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Pathophysiology of the Body’s Response to Pernicious Anemia

Pernicious anemia is a condition that develops due to failure of gastric parietal cells to release sufficient amounts of IF (Intrinsic Factor). Intrinsic Factor is a gastric protein that is responsible for absorption of vitamin B12. Pernicious anemia can also be caused by lack of absorption adequate quantities of cobalamin.

Deficiency in cobalamin hinders thymidine synthase function and slows DNA function, leading to adverse megaloblastic changes in body cells. System degeneration occurs in cobalamin deficiency as a result of neurological impairment.

Typical neurological symptoms which are elicited in patients with pernicious anemia are paresthesias, extensor plantar response, distal sensory loss and unsteady gait. Hematological manifestations which might occur independently of the neurological symptoms include cytopenias and pseudothrombotic microangiopathy.

Paresthesia and ataxia in pernicious anemia patients

Like other types of anemia, individuals with pernicious anemia show nonspecific symptoms such as shortness of breath, fatigue and dizziness. However there are symptoms which are more specific to pernicious anemia which include glossitis (smooth and sore tongue), parathesia (numbness, tickling, pricking or burning sensation of skin) and ataxia (trouble with coordination and balance). Jackson & Snow (2014) explains that these neurological symptoms are as are caused by myelin degeneration and loss of nerve fibers in spinal cord and worsens in darkness as the patient is unable to rely upon vision due to loss of proprioception.

Therefore the reason Deb’s nurse practitioner is asking about the patient’s ataxia and paresthesia is because these are symptoms that are more specific to pernicious anemia as opposed to all other types of megaloblastic anemia.

Oral and Intramuscular Injection of Vitamin B12

In most cases vitamin B12 replacement is administered by intramuscular injection because absorption through the gastrointestinal tract is deficient for most of pernicious anemia patients. Thus, regular intramuscular injection of Vitamin B12 is recommended to rapidly replace body stores. The standard traditional vitamin B12 replacement for this type of anemia has been injection of cyanocobalamin (CN-Cbl) and hydroxocobalamin (OH-Cbl).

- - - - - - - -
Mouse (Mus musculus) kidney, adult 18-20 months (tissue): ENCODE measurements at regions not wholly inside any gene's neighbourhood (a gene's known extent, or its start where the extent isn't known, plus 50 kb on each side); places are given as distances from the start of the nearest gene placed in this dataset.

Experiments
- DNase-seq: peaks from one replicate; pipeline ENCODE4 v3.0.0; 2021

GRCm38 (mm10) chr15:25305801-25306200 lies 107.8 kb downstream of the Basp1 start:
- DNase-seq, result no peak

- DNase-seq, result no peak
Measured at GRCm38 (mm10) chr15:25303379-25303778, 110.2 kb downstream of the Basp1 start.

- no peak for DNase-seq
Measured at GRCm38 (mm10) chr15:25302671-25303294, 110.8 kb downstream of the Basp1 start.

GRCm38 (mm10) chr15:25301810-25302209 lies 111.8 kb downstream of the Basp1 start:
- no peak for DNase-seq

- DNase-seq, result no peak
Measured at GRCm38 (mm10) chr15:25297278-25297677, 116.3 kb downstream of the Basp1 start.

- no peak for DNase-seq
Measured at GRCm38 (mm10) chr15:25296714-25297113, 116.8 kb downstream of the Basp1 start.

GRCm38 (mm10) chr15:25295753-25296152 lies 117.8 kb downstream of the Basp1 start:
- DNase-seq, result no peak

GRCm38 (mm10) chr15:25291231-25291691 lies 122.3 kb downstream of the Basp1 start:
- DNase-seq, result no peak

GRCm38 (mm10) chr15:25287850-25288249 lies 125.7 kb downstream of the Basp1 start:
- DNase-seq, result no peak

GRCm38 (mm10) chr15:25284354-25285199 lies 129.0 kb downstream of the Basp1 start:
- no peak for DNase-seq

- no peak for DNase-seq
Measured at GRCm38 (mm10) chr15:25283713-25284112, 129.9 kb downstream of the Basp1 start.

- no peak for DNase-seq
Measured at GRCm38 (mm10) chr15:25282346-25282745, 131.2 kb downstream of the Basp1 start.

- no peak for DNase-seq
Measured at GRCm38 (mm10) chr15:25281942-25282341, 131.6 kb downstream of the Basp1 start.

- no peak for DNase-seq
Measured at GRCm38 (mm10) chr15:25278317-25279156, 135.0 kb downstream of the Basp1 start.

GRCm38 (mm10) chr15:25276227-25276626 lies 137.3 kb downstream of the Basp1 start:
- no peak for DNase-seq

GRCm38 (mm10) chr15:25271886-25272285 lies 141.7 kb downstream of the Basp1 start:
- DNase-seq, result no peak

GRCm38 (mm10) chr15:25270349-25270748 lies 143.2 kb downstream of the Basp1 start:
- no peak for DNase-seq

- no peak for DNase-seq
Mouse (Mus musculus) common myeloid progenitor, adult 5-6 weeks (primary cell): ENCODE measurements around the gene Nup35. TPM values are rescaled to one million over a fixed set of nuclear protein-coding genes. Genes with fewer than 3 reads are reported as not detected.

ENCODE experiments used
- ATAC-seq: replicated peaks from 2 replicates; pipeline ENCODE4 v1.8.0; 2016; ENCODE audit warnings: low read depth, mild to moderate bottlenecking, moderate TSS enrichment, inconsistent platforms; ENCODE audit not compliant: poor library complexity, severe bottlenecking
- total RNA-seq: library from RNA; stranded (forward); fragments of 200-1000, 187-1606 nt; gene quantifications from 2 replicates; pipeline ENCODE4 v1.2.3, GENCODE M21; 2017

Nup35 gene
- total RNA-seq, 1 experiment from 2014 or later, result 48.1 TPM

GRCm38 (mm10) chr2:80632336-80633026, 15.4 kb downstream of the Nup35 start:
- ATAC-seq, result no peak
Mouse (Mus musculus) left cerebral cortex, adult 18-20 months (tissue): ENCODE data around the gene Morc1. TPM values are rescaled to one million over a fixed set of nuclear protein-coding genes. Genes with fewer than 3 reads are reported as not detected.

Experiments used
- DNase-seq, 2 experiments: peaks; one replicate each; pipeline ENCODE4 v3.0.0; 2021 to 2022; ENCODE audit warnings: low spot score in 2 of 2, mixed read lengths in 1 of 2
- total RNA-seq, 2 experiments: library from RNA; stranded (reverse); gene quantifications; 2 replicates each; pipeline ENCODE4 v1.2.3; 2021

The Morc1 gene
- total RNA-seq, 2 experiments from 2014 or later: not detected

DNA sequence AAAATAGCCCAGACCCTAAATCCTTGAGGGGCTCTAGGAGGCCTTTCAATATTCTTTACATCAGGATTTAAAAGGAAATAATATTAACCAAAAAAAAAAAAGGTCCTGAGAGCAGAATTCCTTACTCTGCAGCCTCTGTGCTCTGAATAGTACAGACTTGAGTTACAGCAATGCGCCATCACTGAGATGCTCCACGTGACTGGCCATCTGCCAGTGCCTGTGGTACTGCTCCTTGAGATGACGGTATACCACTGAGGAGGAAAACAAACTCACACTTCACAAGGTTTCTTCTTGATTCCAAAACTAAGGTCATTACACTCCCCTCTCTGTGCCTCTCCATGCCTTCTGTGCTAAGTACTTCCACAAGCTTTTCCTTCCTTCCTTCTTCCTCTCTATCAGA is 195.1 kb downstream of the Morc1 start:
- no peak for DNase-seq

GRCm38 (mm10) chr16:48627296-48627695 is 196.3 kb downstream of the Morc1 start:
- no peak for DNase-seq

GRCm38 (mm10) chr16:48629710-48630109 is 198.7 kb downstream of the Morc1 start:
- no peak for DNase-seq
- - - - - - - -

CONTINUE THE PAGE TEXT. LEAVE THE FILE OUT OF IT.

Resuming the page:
Though vitamin B12 is not absorbed well when taken orally, high doses can be effective in some cases. Mega doses of oral vitamin B12 medication can be used as a cost effective and comfortable alternative. However, oral doses can only be administered for patients showing some vitamin B12 absorption through the gastrointestinal tract.

Causes of pernicious anemia

Pernicious anemia (PA) is caused by impaired gastric absorption of vitamin B12. This impairment is usually caused by autoimmune destruction of gastric parietal cells. The destruction of these cells, which are seated in the atrophic gastritis, leads to autoantibody inactivation of intrinsic factor, a protein essential for absorption of vitamin B12 in the ileum.

PA can also be caused by the removal of a large part an individual’s stomach for medical reasons (gastrectomy). Gastrectomy can cause loss of gastric parietal cells which secretes intrinsic factor.

Block & Leeuw (2013) shows that other disorders that lead to interference of the absorption or metabolism of vitamin B12 can also cause this type of anemia. For example, autoimmune glandular deficiencies such as hypothyroidism and thyroiditis have long been associated with megaloblastic anemia.

Technical terms used to describe anemia with high MCV and normal MCH

Andres & Serra (2012) explains that pernicious anemia is suspected in a patient if the blood smear shows megaloblasts, which are large, fragile and immature erythrocytes. Blood smear from PA patient also shows hyper segmented neutrophils and ovalocytes, which are common feature of all types of megaloblastic anemia. A full blood count evaluates the mean corpuscular volume (MVC) as well as the mean corpuscular hemoglobin concentration (MCHC).

Normal MCV is called normocytic and when MCV is high the condition is called macrocytic. When the MCV is low, the condition is microcytic. On the other hand normal MCHC is referred to as normochromic, while abnormally high MCHC is called hyper chromic. Abnormally Low MCHC is called hypochromic. Pernicious anemia is diagnosed when blood smear shows a high MCV (macrocytic anemia) and a normal MCHC (normochromic anemia).

References

Andres, E., & Serra, K. (2012). Optimal Management of Pernicious Anemia. Journal of Blood Medicine, 76(1), 102.

Block, E., & Leeuw, H. (2013). Autoimmune Gastritis in Diabetes: A Clinical Oriented Review. The Journal of Clinical Endocrinology and Metabolism, 93 (2), 363.

Jackson, C., & Snow, F. (2014). Laboratory Diagnosis of Vitaminb12 and Folate Deficiency. Archives of Internal Medicine, 159(2), 192.